Aged care COVID-19 vaccination behind schedule as untrained doctor delivers wrong doses
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Vaccinations in aged care homes are behind schedule just days into the federal government’s rollout as an untrained doctor was revealed to have delivered the wrong dose to patients in Queensland.
A key provider of COVID-19 vaccinations for aged care residents confirmed it will not be able to meet its week one deadline as facilities wait to find out where they are in the vaccine queue.
Federal Health Minister Greg Hunt said the vaccine rollout in aged care was going well, despite the provider contracted to deliver the vaccine in NSW and Queensland admitting it was behind schedule.Credit:Alex Ellinghausen
Health Minister Greg Hunt revealed just 26 aged care homes had received vaccines in the first two days of the rollout despite more than 240 scheduled to get them by the end of the week.
Further investigations into the Queensland vaccination error, where an 88-year-old man and 94-year-old woman were administered at least double doses of the Pfizer COVID-19 vaccine, found the doctor had not completed the compulsory online training.
The doctor’s employer Healthcare Australia could stand to lose its contract if further issues occur and the Department of Health is double-checking whether all contracted healthcare workers have completed the vaccine training.
Federal Deputy Chief Medical Officer Professor Michael Kidd, who was told by Healthcare Australia the doctor had done all requisite training, is now investigating the incident. Mr Hunt was expecting a report from Healthcare Australia later on Wednesday.
Opposition health spokesman Mark Butler said information about difficulties with multidose vials has been around for months.Credit:Alex Ellinghausen
“Nobody in Australia that gives vaccines at the moment is experienced with multi-dose vials,” Professor Murphy told a parliamentary committee in early February.
Opposition health spokesman Mark Butler said Australians were entitled to expect that every vaccine provider had completed training.
“I don’t know what desert island you will have been on not to know that these Pfizer vaccines were being delivered in multi-dose vials,” he said.
“A casual observer of the debate around this over the last several weeks would have known that, we’ve known because we have no experience of multi-dose vials in Australia.”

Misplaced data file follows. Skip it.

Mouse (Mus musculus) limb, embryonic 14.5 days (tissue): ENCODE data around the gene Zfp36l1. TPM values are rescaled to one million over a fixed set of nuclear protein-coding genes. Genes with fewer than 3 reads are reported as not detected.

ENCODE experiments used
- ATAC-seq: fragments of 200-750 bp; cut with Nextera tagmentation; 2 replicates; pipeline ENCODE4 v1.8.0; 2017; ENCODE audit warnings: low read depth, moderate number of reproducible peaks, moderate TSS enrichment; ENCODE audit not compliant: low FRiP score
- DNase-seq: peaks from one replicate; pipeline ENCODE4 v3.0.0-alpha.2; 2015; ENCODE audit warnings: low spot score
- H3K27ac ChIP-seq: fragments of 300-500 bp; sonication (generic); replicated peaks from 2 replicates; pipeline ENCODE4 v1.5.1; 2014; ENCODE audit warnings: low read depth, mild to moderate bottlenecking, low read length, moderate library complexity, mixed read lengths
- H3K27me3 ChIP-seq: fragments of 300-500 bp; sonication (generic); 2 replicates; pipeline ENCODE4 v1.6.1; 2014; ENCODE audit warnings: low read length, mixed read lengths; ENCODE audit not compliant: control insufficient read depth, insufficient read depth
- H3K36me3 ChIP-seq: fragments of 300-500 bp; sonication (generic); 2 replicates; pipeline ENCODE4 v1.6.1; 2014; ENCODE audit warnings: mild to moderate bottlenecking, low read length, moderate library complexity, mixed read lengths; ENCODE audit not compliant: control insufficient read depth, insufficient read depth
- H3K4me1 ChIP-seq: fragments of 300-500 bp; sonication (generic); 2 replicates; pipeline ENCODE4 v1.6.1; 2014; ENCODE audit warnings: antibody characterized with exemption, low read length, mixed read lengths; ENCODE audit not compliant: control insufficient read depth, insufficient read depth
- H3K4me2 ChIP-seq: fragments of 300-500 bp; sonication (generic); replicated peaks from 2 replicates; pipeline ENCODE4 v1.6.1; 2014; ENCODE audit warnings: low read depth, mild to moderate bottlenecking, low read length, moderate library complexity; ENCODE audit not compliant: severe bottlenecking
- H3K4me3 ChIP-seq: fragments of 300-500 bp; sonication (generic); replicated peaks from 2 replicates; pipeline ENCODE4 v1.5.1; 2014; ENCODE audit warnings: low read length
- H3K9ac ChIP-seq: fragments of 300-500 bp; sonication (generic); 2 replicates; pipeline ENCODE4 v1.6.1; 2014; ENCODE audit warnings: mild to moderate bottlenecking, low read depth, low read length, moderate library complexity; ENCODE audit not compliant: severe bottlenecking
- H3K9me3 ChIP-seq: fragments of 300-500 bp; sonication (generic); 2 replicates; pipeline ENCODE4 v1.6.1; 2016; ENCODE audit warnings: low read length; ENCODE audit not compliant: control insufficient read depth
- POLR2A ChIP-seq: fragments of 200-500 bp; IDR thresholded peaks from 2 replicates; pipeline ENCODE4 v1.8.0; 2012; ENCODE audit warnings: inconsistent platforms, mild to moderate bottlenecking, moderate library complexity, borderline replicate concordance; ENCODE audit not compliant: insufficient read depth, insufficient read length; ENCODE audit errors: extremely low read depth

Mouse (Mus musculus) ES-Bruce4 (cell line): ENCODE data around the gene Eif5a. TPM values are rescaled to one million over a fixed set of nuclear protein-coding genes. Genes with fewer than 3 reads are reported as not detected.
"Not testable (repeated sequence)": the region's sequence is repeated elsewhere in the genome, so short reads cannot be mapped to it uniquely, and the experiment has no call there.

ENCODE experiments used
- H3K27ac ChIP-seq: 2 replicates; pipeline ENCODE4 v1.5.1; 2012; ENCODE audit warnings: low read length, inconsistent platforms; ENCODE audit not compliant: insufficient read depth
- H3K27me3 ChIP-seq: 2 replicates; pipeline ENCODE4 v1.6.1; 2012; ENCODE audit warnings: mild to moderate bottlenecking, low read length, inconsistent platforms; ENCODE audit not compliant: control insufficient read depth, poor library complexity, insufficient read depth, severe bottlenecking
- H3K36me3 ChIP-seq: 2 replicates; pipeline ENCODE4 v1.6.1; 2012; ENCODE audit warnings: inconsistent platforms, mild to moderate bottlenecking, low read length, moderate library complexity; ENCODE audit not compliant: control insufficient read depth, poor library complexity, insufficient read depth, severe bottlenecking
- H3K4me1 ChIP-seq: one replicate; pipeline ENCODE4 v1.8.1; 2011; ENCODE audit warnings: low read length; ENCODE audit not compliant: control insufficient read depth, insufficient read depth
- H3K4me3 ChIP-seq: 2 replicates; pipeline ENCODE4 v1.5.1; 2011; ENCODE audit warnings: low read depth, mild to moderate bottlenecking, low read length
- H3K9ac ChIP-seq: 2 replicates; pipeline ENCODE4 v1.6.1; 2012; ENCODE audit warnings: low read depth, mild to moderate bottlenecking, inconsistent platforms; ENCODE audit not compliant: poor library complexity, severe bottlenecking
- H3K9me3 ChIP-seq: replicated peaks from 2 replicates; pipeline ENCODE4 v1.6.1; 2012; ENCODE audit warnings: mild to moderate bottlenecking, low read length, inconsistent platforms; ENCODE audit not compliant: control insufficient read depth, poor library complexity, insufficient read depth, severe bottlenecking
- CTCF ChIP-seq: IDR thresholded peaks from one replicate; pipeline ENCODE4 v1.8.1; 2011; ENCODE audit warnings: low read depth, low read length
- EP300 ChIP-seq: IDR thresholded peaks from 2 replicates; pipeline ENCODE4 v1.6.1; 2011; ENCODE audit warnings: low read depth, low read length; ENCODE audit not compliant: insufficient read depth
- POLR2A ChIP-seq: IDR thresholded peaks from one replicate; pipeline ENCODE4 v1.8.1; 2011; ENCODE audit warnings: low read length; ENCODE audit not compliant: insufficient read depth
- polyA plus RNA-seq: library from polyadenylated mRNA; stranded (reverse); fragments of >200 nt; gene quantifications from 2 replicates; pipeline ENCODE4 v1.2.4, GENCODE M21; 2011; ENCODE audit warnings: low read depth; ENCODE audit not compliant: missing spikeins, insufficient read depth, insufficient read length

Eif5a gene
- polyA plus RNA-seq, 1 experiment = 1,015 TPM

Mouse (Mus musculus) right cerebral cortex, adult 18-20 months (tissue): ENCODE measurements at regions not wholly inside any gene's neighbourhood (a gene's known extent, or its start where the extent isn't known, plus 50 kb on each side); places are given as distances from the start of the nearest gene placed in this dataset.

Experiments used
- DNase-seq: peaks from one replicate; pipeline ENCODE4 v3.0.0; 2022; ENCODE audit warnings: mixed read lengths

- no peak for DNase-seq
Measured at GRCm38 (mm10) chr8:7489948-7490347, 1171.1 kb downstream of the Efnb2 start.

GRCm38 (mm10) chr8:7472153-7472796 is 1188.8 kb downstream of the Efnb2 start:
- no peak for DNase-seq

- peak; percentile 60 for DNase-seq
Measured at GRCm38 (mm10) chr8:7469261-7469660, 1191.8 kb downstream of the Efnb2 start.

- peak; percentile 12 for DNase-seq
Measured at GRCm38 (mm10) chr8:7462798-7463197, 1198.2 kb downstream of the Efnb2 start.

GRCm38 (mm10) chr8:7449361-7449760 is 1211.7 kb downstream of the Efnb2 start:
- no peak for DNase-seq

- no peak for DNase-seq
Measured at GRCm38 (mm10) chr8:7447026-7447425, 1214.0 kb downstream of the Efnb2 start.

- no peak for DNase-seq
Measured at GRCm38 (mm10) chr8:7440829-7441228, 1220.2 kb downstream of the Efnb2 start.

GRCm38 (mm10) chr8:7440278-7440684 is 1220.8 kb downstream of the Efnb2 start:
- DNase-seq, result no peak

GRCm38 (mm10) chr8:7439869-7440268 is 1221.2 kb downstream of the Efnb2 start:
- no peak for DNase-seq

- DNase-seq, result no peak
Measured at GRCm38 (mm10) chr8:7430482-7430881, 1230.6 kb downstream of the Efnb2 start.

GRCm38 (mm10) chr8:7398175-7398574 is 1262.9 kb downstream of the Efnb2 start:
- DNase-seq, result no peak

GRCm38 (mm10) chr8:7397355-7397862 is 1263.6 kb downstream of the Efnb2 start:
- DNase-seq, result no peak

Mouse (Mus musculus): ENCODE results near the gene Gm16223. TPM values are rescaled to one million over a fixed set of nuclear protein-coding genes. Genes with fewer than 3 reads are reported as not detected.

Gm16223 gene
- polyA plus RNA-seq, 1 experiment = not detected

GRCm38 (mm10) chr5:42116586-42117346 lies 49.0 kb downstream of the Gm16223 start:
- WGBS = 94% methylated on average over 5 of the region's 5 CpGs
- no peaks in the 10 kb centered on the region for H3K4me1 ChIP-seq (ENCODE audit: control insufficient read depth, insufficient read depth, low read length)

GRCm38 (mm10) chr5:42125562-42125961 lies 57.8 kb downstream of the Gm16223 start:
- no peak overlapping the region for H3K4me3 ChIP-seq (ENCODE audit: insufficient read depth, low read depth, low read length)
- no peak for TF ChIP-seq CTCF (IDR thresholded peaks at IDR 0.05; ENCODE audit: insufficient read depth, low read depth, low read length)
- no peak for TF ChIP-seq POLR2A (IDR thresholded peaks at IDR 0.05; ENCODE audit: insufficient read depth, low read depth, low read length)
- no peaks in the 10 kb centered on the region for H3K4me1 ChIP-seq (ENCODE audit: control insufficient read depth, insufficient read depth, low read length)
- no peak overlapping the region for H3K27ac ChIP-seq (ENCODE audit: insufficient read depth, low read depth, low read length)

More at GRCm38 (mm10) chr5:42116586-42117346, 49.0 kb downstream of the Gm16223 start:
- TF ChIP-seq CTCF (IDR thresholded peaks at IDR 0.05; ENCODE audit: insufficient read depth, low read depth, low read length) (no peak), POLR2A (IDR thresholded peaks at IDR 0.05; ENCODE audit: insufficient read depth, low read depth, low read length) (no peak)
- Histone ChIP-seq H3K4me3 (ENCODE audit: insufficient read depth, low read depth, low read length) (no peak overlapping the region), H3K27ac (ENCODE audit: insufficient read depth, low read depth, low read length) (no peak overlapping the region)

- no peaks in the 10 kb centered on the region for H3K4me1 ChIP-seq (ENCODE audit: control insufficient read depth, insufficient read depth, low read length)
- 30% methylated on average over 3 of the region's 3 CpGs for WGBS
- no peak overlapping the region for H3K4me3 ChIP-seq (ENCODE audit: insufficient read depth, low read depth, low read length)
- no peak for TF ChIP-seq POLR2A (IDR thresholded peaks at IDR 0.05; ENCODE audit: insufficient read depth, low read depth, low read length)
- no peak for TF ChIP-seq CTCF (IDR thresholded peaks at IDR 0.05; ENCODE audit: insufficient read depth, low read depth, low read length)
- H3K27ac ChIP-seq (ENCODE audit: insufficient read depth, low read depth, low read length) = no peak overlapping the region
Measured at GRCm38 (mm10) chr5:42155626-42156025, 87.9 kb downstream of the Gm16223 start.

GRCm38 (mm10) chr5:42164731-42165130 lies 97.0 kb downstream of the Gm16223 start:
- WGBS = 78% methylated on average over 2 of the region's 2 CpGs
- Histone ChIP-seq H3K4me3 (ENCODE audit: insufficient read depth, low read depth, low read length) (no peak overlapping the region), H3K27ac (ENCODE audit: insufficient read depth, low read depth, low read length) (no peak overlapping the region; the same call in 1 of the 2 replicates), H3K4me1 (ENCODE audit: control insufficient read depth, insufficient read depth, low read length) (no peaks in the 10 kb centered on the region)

In the first week of phase 1a of the vaccine rollout, 30,000 Pfizer doses were meant to be distributed to 190 towns for private healthcare providers to immunise residents of 240 homes. Healthcare Australia is providing vaccination services to aged care facilities in NSW and Queensland, while Aspen Medical is doing the same in Victoria, Western Australia, Tasmania, South Australia and the ACT.
Healthcare Australia said the company would not finish vaccinating residents in NSW and Queensland facilities that were meant to be done by Friday.
“We haven’t met that list, but we aim to make it up,” a spokesman said.
Last week Mr Hunt and Professor Murphy were confident the 183,000 aged care residents in 2600 homes would be vaccinated within six weeks.
“It is OK to take four or five weeks to vaccinate all the aged care residents,” Professor Murphy said at the time.
On Wednesday morning, Mr Hunt said the rollout was going well so far.
“I’m actually very happy with how this is going,” he said.
But aged care providers said the rollout had already not gone to plan.
Peninsula Villages chief executive Shane Neaves said staff in their Central Coast facility worked hard over the weekend to prepare the 300 residents for their first day of vaccinations. They were due to start at 8am on Tuesday but cancelled at the last minute.
“The residents are very disappointed,” he said.
BaptistCare’s Bangor residents in Sydney were vaccinated on Wednesday, a spokesperson said, and its facility at Point Clare on the NSW Central Coast was scheduled for Thursday. But the operator has received no information about its remaining centres, including one in Wagga Wagga, which was on the federal government’s list of locations due to receive their vaccine this week.
Other large aged care operators with facilities in locations on the list had not received information about when their vaccinations would occur, or been told if their doses were weeks or months away.
The Healthcare Australia spokesman said the complexity of the rollout meant there needed to be “flexibility” and the company was still recruiting immunisation nurses.
“We are improving the efficiency of our program based on what we are learning about how long things take,” he said.
Mr Butler questioned how the government would vaccinate residents in more than 200 facilities before the end of the week.
“Almost 90 per cent of aged care homes that thought they would get the vaccine this week have not received it and we’re mid-week,” he said.
A spokesman for the federal Department of Health said data on the number of aged care residents that have been vaccinated is being collected and will be given to states and territories along with vaccination plans for coming weeks.
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